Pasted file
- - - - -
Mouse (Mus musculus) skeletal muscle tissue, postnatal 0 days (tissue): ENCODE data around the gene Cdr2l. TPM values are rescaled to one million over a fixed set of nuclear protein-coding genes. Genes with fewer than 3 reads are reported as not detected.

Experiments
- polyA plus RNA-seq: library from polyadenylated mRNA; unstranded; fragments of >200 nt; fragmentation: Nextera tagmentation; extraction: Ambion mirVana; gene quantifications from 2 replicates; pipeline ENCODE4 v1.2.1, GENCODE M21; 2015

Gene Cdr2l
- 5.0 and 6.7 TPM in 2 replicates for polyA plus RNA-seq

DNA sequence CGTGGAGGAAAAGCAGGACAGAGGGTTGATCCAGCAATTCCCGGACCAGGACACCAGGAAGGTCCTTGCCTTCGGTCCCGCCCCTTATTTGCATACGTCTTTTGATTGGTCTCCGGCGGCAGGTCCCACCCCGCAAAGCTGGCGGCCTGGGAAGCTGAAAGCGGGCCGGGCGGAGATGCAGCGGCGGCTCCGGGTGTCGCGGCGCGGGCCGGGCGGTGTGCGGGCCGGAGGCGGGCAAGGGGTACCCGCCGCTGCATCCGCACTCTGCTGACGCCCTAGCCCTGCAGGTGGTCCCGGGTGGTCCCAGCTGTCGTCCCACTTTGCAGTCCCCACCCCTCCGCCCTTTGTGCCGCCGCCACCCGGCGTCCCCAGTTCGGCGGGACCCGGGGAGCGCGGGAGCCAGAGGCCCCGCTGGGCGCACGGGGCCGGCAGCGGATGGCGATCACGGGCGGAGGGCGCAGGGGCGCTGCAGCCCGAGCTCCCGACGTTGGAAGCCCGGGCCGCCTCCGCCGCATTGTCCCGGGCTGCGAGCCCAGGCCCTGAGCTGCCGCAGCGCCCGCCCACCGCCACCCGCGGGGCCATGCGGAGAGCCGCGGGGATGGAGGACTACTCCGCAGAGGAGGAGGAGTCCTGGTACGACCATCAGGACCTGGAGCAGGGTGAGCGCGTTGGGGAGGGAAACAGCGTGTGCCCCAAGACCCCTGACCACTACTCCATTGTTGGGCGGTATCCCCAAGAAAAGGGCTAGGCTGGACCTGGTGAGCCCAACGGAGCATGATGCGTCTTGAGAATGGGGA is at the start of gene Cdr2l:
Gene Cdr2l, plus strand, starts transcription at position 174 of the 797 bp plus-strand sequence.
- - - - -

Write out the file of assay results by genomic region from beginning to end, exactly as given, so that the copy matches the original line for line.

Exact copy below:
Mouse (Mus musculus) skeletal muscle tissue, postnatal 0 days (tissue): ENCODE data around the gene Cdr2l. TPM values are rescaled to one million over a fixed set of nuclear protein-coding genes. Genes with fewer than 3 reads are reported as not detected.

Experiments
- polyA plus RNA-seq: library from polyadenylated mRNA; unstranded; fragments of >200 nt; fragmentation: Nextera tagmentation; extraction: Ambion mirVana; gene quantifications from 2 replicates; pipeline ENCODE4 v1.2.1, GENCODE M21; 2015

Gene Cdr2l
- 5.0 and 6.7 TPM in 2 replicates for polyA plus RNA-seq

DNA sequence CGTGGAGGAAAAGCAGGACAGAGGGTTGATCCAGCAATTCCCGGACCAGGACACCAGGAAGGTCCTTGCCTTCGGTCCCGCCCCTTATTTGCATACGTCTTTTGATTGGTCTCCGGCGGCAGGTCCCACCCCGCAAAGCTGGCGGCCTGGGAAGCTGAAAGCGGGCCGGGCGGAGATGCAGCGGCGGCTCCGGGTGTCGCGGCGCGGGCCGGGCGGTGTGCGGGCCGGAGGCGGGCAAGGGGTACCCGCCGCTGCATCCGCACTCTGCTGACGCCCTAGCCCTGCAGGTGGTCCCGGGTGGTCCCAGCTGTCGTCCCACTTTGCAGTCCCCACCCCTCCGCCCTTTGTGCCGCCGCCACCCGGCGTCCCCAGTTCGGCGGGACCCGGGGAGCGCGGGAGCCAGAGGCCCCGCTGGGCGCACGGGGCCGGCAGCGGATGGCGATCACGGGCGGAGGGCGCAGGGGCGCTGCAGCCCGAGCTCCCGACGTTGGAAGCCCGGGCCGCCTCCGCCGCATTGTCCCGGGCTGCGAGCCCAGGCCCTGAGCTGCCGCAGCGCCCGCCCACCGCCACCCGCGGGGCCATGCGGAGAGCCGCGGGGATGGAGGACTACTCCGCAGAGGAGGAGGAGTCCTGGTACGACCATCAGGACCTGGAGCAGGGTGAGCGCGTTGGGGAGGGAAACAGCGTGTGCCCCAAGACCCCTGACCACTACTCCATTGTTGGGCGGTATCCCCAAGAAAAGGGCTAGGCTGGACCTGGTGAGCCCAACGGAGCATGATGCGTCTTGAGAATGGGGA is at the start of gene Cdr2l:
Gene Cdr2l, plus strand, starts transcription at position 174 of the 797 bp plus-strand sequence.